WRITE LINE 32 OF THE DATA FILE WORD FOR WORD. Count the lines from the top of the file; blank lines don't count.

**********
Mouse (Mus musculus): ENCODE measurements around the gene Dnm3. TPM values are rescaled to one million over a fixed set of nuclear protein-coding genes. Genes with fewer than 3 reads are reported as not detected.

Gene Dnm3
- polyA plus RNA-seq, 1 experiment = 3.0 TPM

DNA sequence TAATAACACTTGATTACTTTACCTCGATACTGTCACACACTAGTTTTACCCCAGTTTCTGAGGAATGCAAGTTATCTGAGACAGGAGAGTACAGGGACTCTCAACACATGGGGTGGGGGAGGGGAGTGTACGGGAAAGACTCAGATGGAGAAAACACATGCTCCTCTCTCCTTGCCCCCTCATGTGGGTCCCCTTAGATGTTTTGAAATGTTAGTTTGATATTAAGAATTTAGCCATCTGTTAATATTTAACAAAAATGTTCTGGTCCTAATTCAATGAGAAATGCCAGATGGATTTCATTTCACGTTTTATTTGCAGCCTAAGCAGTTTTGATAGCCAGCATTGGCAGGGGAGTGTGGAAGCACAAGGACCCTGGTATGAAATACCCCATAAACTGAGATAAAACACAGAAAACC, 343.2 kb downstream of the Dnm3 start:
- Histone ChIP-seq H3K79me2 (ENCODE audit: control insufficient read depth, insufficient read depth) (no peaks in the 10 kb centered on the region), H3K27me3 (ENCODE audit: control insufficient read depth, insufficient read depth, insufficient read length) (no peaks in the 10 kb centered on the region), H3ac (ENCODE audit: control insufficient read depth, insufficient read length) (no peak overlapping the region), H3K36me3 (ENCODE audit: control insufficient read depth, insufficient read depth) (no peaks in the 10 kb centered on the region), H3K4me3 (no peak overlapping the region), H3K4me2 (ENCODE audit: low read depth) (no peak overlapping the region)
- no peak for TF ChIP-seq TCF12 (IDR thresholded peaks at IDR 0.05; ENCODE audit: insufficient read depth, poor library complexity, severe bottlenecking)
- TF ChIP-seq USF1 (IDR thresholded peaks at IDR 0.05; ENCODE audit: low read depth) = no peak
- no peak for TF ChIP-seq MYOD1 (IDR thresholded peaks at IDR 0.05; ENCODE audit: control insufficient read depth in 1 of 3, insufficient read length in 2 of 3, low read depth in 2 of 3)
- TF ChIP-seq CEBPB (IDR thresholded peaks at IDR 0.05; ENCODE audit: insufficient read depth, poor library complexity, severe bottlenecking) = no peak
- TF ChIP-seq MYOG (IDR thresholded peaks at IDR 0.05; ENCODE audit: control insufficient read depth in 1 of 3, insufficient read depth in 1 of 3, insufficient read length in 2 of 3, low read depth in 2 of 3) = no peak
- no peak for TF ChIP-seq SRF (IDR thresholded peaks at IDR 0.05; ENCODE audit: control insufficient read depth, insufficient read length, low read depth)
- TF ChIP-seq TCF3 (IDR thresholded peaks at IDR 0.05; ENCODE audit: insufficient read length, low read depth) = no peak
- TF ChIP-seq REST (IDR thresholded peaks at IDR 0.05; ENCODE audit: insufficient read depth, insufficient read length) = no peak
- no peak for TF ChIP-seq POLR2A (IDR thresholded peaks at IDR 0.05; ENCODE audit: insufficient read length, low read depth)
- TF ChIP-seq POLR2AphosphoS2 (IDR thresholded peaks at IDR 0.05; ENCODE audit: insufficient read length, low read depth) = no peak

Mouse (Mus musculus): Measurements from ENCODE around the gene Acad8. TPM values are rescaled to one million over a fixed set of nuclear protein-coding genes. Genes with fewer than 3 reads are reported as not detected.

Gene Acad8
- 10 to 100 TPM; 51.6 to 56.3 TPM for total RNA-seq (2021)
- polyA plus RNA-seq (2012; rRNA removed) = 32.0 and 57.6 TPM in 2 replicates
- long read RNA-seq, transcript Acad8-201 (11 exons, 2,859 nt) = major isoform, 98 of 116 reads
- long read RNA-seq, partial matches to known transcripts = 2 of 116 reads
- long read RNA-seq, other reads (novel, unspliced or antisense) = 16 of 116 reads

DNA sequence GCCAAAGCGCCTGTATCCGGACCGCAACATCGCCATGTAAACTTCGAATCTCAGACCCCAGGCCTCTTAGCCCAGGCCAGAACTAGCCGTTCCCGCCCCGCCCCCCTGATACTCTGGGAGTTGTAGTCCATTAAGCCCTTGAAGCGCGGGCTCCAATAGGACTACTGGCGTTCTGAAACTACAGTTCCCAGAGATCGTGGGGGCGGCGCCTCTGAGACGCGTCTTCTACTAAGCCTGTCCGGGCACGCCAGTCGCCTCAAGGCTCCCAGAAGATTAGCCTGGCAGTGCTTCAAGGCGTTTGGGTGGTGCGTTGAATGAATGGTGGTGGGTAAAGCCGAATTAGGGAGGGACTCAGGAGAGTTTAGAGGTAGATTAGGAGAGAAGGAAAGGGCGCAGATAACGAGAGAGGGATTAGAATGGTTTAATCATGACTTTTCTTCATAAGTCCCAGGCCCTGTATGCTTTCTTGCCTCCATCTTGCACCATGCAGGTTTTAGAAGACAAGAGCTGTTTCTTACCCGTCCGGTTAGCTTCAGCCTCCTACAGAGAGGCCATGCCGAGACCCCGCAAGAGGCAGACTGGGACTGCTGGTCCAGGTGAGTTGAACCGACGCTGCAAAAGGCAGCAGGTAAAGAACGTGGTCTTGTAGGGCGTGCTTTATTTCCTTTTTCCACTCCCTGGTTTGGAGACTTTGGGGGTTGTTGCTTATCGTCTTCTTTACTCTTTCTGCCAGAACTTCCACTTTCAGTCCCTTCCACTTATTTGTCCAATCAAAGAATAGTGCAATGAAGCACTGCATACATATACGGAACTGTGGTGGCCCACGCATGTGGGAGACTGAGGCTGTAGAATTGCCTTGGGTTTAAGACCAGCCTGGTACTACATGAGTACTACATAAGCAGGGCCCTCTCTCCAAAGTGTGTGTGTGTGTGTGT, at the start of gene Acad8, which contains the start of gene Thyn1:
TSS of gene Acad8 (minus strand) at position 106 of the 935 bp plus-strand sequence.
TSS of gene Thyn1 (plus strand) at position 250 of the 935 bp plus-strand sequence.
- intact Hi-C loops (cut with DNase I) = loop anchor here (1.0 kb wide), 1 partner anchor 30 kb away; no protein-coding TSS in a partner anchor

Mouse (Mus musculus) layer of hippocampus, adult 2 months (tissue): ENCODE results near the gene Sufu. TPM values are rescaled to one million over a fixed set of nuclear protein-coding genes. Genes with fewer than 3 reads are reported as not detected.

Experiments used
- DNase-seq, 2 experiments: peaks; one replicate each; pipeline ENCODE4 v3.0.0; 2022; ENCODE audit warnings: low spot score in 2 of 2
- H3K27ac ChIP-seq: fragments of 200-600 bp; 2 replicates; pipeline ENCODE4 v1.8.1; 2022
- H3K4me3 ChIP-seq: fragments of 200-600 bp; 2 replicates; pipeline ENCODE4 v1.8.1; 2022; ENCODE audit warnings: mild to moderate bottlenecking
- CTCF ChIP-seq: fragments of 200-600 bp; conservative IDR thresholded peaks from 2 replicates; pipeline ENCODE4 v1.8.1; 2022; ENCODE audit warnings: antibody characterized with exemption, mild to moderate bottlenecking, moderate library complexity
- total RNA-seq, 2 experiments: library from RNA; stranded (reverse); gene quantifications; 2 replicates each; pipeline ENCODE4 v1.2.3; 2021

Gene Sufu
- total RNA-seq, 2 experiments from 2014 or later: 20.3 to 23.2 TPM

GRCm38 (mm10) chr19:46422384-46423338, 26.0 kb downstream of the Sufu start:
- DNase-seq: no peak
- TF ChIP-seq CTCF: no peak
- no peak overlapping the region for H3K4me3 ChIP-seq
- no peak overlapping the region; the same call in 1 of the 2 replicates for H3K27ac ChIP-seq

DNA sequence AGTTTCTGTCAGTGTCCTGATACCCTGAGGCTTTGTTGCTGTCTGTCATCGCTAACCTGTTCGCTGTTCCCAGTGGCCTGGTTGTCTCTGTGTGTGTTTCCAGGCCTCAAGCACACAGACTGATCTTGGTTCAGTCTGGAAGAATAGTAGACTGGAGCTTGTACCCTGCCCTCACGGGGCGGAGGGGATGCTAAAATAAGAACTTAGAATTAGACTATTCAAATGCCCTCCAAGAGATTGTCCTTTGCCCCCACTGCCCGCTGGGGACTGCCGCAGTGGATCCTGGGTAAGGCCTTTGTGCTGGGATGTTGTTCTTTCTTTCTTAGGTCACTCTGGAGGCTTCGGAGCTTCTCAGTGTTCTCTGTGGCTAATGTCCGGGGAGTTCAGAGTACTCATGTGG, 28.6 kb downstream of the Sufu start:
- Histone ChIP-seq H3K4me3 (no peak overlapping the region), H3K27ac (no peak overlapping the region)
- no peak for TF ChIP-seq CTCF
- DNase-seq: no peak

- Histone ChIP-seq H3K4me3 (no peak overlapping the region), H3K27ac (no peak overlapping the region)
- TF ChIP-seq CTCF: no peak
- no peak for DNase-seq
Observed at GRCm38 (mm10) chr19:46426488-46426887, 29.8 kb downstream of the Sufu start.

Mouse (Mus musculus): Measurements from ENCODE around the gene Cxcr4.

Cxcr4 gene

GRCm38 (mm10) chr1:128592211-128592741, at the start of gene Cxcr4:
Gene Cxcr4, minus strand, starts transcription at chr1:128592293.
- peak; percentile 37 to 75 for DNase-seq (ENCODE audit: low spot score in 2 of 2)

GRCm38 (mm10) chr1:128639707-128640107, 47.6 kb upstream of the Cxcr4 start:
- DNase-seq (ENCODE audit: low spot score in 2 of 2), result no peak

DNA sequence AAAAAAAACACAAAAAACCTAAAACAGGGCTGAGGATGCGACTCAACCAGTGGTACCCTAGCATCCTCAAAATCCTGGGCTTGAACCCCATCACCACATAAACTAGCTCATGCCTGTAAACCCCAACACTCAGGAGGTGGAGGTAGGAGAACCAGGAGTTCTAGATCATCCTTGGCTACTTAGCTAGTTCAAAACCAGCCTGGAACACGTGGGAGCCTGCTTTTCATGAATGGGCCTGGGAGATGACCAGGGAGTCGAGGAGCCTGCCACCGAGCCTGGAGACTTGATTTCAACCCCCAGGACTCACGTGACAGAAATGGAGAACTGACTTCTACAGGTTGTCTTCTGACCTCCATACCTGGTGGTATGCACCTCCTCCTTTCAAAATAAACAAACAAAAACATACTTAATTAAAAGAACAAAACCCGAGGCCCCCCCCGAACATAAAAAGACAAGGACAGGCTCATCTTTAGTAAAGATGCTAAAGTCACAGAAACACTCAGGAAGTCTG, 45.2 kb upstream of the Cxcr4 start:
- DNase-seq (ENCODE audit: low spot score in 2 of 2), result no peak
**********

- CTCF ChIP-seq: fragments of 200-600 bp; conservative IDR thresholded peaks from 2 replicates; pipeline ENCODE4 v1.8.1; 2022; ENCODE audit warnings: antibody characterized with exemption, mild to moderate bottlenecking, moderate library complexity